“Well, [it would depend] on the fan you introduced to me,” K.R.I.T. said. “If it was probably the kind of fan who was shitting on my music, I would let them listen to “1 Train” because sometimes, people want to hear you in that Battle Rap realm. All they want to hear you [do] is just go blow-for-blow lyrically. I really pride myself on that verse because it is factual. It wasn’t me talking about shooting shit up. It wasn’t a gang of entendres and similes and metaphors that didn’t pertain to my career per se. It was definitely factual…That would be the verse I’d play for somebody that’s not really a fan of my music, that doesn’t really think I can rap. Somebody that is more concerned with my in-depth knowledge on life, and what I go through on a daily basis, or how I feel about government topics or financial views, I’d play ‘The Vent.’ For the people that really just want to release whatever they got and go have fun and go party and all that and not give a fuck about haters and what people got to say, I’d play ‘I Got This.'”
“The Vent” was featured on 2011’s Return of 4Eva. “I Got This” appeared on 2012’s Live from the Underground. “1 Train” appeared on 2013’s A$AP Rocky release Long.Live.A$AP, which also featured Kendrick Lamar, Joey Bada$$, Yelawolf, Danny Brown and Action Bronson. Rocky has said that K.R.I.T. had the best verse on the song.
Big K.R.I.T. Says “The South Was Always Lyrical”
Soon after “Control” leaked, K.R.I.T. tweeted about Southern lyricism. In his interview with HipHopDX, K.R.I.T. explained how he has viewed the South’s lyrical contributions to the genre since he was a young fan of the culture.
lyricism… from the south.
— Big K.R.I.T. (@BIGKRIT) August 13, 2013
“I always grew up knowing that the South was lyrical, whether people accepted it or not,” K.R.I.T. told HipHopDX. “One of the people he [mentioned] was Andre 3000. If you think about it, I grew up listening to OutKast. Scarface is in my top five. We talking about 8Ball & MJG and UGK. You know, all these people, to me, were lyricists. That’s how they’ve always been. To me, the South has always been lyrical. I’m just taking a page from the fact that they were speaking their minds and they was rapping about their real lives. And a lot of them were playing more than just one role than just being rappers. They wasn’t just rappers either. A lot of them were producers. [They were] singing on records as well. I kind of come from the perspective of Hip Hop anyway, where it’s more hybrid. It ain’t a one-pony-thesaurus-trick-shot for me. I’m not just gon’ rap and have to depend on that. I actually make music. I record. I mix and all that stuff too. It’s a lot more than that. It’s a lot more going on than just rapping.”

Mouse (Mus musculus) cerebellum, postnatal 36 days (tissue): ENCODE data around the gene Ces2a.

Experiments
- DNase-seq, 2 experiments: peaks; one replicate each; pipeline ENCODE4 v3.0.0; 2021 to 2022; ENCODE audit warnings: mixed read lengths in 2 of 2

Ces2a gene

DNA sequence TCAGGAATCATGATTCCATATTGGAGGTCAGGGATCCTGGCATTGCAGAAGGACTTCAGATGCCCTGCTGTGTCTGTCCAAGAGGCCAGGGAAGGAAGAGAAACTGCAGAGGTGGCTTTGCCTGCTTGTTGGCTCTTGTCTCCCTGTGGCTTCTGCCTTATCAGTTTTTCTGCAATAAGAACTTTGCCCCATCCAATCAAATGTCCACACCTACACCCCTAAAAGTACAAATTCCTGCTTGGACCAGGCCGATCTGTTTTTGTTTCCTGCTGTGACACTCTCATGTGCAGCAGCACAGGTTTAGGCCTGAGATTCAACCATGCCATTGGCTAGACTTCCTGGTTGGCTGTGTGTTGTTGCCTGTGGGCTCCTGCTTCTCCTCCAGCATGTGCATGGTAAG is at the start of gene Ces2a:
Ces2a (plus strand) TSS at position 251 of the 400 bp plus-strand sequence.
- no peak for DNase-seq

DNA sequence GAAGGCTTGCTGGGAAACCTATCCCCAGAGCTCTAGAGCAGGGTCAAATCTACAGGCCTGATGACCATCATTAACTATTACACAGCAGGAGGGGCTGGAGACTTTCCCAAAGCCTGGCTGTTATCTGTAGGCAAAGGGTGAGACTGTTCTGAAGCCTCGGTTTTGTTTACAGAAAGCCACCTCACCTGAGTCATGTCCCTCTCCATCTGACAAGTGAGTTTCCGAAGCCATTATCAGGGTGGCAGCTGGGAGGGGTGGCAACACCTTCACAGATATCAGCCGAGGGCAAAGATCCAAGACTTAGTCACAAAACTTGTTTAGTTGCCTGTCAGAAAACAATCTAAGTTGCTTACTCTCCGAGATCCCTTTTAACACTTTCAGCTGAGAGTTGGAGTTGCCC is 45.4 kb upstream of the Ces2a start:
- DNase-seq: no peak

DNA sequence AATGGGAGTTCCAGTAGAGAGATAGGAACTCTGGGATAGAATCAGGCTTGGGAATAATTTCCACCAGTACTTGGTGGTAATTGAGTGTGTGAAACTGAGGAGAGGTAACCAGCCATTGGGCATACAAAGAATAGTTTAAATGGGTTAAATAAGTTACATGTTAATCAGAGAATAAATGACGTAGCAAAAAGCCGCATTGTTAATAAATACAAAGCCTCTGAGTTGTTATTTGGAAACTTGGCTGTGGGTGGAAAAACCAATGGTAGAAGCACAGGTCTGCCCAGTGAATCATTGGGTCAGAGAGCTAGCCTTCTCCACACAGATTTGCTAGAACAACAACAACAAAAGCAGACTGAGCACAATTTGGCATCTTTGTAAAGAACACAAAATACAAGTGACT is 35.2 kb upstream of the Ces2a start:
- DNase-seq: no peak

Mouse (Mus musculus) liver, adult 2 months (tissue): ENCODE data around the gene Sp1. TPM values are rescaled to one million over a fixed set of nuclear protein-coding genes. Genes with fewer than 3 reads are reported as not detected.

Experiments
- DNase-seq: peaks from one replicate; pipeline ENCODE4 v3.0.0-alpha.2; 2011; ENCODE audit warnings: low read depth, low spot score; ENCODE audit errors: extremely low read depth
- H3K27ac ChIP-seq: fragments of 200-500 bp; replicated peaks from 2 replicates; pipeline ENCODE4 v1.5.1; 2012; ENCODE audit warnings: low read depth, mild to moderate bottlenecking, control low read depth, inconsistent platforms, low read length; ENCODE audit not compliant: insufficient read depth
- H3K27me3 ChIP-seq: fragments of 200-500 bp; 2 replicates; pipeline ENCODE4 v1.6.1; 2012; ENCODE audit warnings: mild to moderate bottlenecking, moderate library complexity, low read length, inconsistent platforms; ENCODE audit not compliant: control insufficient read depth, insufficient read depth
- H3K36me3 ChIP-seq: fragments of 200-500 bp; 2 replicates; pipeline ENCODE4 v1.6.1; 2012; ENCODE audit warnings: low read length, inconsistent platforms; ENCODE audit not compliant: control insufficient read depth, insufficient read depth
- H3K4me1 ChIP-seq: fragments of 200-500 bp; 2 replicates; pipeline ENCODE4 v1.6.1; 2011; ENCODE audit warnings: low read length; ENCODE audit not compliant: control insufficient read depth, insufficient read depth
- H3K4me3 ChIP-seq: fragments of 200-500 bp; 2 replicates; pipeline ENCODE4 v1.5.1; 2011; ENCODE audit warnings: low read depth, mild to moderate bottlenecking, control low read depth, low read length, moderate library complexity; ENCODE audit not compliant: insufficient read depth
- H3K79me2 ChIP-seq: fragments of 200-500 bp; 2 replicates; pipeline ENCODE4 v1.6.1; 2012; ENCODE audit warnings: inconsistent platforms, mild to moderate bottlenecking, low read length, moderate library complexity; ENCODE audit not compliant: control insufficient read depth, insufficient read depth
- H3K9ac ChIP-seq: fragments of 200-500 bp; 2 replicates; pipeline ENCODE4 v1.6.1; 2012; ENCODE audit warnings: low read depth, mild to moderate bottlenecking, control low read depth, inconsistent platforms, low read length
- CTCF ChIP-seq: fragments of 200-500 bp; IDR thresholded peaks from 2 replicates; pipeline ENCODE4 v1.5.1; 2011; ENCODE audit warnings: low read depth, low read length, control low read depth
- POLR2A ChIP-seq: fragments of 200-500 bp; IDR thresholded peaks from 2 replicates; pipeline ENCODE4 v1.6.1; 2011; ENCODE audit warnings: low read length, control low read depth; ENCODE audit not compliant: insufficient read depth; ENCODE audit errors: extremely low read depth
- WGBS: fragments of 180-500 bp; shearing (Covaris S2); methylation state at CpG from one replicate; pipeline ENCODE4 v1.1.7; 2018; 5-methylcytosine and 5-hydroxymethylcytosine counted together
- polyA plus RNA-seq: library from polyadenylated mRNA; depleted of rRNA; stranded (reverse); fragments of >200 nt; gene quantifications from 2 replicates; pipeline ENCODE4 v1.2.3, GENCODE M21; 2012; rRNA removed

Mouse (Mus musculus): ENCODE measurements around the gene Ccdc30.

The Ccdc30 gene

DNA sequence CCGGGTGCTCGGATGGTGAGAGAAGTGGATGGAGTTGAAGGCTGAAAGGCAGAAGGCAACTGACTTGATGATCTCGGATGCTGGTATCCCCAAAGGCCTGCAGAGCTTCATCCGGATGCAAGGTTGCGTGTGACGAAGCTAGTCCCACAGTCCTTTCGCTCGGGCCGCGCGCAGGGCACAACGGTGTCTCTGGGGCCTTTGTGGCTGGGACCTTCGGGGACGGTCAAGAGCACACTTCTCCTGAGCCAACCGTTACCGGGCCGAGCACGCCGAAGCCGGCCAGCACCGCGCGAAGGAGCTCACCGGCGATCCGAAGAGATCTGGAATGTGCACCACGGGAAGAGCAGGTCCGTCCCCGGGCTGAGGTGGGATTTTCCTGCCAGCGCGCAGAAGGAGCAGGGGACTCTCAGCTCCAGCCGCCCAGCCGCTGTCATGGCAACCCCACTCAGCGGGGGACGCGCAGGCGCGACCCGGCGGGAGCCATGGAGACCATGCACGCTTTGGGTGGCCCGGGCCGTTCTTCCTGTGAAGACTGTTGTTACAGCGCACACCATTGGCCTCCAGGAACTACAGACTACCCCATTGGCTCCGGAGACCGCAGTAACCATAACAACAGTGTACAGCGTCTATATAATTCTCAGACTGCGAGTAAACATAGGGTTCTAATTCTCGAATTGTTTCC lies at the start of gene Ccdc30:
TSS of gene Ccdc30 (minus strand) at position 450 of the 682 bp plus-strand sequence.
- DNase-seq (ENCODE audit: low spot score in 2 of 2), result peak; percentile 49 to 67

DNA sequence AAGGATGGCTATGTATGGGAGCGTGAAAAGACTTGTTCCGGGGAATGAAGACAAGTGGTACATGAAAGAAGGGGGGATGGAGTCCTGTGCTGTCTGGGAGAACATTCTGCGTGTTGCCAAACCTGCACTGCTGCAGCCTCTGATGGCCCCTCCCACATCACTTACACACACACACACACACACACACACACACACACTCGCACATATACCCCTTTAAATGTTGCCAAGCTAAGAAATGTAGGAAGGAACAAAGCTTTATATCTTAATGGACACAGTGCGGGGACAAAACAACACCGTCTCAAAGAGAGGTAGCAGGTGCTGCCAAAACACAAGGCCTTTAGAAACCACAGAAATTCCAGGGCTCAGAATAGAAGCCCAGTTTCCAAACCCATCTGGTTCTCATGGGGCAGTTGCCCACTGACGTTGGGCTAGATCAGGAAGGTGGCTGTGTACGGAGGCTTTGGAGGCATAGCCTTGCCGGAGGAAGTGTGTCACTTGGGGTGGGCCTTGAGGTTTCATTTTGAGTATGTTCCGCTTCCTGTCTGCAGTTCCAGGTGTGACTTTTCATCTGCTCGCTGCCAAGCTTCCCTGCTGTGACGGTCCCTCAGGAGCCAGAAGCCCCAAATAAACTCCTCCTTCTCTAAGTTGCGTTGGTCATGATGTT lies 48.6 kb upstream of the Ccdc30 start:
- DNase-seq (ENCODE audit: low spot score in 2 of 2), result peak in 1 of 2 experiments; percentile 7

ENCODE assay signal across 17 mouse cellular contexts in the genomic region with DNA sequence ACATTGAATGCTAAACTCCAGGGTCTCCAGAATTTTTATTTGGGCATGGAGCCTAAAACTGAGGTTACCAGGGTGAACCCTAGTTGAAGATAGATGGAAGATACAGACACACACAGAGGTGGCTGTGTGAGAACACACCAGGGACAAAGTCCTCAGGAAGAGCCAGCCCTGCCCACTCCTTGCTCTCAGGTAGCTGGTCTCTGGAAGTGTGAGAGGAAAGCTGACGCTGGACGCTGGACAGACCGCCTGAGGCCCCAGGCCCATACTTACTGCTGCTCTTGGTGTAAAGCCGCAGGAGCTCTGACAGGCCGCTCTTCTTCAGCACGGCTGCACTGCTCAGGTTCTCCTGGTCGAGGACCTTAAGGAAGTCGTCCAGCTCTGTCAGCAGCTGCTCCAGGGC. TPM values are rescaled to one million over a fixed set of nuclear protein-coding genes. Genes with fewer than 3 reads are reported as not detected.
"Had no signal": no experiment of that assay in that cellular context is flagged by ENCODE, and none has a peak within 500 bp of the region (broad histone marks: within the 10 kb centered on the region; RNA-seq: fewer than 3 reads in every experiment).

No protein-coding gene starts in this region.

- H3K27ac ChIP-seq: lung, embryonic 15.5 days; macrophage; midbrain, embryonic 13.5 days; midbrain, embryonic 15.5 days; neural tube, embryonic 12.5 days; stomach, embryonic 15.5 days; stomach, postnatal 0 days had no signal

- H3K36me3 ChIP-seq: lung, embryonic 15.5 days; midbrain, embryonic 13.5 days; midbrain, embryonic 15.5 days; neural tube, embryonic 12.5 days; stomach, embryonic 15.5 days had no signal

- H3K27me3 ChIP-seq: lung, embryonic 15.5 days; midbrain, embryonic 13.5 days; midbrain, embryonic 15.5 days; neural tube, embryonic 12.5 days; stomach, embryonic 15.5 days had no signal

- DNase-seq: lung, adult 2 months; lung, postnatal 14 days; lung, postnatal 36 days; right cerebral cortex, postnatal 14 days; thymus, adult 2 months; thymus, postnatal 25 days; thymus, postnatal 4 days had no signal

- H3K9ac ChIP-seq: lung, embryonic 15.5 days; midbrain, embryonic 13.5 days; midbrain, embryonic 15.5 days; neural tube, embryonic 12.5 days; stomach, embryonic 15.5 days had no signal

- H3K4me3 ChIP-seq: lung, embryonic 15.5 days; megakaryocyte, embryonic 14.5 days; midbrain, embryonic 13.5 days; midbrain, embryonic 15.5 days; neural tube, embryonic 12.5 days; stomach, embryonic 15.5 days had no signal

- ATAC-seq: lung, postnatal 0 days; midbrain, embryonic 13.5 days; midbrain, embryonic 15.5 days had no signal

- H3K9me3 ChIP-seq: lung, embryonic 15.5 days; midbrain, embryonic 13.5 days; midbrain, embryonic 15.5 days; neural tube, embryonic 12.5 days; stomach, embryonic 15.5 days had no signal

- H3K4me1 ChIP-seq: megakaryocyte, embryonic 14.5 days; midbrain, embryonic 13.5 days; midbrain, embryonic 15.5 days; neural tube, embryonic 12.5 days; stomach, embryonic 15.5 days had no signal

Those influences will likely show on Big K.R.I.T.’s upcoming project, which does not yet have an official title. K.R.I.T. is currently working on a new album that will feature production from The Neptunes’ Chad Hugo, Terrace Martin and DJ Dahi. The new album will be follow his last release, July 2013’s King Remembered In Time mixtape.
Additionally, K.R.I.T. released the instrumentals to his ForevaNaDay today, at BigKRIT.com.